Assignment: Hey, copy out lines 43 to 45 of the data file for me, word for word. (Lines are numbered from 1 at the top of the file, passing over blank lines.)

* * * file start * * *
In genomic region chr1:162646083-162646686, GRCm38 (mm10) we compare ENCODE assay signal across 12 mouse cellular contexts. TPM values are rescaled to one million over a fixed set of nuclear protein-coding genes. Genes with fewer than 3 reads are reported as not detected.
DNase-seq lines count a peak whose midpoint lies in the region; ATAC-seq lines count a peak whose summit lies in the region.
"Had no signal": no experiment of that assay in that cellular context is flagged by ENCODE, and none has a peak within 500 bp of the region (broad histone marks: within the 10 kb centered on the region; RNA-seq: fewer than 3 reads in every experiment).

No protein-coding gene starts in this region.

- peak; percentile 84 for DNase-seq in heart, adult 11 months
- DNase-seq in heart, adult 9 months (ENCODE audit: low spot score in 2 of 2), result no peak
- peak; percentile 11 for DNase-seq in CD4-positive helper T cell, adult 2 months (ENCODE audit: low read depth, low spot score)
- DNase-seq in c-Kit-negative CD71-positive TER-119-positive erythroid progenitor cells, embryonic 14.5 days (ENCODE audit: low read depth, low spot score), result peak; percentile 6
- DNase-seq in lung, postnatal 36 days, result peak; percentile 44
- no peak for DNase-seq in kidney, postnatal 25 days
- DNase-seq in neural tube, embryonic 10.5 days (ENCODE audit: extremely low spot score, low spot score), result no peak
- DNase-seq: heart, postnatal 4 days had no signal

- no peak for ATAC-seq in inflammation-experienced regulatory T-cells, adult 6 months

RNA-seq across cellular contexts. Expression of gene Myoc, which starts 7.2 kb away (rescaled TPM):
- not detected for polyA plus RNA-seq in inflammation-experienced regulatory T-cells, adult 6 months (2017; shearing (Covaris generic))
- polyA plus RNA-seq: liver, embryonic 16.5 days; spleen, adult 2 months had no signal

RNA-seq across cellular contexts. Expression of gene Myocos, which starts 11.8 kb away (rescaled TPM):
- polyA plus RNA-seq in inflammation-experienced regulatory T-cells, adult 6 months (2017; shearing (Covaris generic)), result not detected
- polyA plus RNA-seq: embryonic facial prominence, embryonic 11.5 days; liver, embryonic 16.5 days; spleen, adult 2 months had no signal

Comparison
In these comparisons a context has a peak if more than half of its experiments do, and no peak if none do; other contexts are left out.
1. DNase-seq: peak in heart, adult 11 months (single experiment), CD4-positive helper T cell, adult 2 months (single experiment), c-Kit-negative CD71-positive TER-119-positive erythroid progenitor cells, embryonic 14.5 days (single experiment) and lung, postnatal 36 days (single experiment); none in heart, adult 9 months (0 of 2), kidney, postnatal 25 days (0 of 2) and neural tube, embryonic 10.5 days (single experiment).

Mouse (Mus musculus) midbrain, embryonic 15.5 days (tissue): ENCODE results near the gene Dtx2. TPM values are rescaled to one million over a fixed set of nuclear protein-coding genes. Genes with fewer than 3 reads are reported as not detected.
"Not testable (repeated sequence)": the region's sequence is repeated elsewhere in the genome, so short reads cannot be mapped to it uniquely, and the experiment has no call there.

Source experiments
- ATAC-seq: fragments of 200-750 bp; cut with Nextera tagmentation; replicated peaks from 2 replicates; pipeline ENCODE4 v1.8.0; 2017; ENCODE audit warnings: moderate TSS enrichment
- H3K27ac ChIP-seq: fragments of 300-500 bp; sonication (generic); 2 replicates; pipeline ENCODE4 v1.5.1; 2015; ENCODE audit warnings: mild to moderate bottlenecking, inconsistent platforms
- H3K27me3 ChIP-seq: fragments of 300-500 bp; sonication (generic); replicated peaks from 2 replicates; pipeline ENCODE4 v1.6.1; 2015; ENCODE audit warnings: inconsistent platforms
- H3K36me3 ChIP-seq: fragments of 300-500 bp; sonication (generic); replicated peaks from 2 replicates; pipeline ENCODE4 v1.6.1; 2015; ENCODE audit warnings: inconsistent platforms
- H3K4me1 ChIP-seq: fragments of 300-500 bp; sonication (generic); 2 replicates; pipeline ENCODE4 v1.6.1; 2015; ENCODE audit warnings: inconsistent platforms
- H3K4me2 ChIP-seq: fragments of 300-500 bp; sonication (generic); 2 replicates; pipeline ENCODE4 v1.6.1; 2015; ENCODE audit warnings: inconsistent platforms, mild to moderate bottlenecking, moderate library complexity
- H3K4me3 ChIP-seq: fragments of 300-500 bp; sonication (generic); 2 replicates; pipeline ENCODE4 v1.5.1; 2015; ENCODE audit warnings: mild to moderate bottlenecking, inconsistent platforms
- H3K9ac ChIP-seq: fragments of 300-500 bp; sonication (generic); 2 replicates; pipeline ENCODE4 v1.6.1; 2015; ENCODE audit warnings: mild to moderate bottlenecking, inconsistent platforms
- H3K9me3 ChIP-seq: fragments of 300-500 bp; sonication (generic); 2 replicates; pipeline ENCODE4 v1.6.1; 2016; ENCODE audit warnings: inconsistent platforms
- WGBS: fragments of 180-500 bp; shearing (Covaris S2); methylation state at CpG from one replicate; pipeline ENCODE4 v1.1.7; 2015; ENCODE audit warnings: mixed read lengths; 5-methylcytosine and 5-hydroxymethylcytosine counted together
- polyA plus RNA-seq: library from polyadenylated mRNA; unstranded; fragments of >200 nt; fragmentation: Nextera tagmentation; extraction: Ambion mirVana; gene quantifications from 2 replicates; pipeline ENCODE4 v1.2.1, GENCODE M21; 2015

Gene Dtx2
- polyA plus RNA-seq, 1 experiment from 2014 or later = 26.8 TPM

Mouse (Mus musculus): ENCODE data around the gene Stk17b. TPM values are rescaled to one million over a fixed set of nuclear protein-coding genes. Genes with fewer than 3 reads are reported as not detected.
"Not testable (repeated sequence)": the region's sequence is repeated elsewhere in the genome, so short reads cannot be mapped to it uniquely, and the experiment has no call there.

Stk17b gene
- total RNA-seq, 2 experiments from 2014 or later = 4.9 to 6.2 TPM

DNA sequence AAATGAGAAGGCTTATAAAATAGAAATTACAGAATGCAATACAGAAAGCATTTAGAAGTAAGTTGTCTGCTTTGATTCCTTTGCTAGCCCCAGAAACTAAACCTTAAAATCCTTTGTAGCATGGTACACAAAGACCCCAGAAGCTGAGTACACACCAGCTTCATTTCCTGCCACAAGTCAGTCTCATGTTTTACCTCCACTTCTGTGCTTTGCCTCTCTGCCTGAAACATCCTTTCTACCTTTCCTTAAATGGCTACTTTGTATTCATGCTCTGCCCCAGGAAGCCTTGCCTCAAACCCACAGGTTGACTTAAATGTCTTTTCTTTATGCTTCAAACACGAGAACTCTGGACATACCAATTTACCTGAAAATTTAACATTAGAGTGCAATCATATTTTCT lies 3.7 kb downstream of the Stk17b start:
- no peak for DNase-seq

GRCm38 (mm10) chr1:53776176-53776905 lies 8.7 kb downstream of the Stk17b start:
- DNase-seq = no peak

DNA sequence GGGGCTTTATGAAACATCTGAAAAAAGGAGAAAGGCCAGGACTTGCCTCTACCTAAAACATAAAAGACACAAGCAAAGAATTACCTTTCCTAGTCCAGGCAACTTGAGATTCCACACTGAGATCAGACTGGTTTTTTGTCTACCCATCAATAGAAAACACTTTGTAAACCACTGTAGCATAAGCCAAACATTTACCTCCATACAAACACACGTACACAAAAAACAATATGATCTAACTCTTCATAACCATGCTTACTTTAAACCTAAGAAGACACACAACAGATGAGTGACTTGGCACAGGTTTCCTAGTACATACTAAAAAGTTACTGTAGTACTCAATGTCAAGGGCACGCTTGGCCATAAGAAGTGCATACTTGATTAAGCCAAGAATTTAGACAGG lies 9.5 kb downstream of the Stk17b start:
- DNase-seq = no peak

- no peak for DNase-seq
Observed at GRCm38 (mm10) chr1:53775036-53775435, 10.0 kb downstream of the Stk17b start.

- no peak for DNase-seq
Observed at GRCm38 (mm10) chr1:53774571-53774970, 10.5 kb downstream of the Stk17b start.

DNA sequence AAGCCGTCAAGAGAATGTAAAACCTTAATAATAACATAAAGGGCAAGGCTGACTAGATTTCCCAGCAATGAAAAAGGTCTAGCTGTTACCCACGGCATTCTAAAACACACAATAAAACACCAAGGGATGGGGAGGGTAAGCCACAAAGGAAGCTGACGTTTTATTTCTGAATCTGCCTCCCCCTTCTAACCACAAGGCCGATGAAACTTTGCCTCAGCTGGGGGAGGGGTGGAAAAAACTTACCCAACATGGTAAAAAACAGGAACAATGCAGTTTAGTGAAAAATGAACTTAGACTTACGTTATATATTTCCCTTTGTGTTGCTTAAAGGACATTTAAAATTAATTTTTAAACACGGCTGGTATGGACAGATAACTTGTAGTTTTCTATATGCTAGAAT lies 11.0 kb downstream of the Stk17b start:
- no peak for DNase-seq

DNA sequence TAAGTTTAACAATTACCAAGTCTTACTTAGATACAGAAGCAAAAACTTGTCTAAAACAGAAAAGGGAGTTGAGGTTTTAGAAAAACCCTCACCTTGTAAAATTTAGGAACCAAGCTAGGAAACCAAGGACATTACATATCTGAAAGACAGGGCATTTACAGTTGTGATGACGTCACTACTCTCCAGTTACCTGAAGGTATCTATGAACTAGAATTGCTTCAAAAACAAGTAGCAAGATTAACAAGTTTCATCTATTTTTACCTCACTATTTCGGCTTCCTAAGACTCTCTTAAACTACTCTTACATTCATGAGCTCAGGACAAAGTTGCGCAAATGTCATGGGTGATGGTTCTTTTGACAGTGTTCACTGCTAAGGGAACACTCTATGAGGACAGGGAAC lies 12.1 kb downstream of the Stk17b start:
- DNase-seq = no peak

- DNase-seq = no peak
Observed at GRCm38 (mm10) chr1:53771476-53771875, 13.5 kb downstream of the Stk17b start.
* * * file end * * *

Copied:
DNA sequence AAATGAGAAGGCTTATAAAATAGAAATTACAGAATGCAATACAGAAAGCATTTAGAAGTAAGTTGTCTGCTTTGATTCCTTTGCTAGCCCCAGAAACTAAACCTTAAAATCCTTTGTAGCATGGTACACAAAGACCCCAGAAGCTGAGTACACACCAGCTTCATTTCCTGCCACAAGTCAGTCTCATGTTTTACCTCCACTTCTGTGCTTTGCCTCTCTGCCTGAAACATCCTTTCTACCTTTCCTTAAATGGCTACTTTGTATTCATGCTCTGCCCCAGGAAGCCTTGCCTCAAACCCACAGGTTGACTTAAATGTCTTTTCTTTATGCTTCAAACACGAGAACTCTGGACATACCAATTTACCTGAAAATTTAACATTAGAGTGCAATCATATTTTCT lies 3.7 kb downstream of the Stk17b start:
- no peak for DNase-seq

GRCm38 (mm10) chr1:53776176-53776905 lies 8.7 kb downstream of the Stk17b start: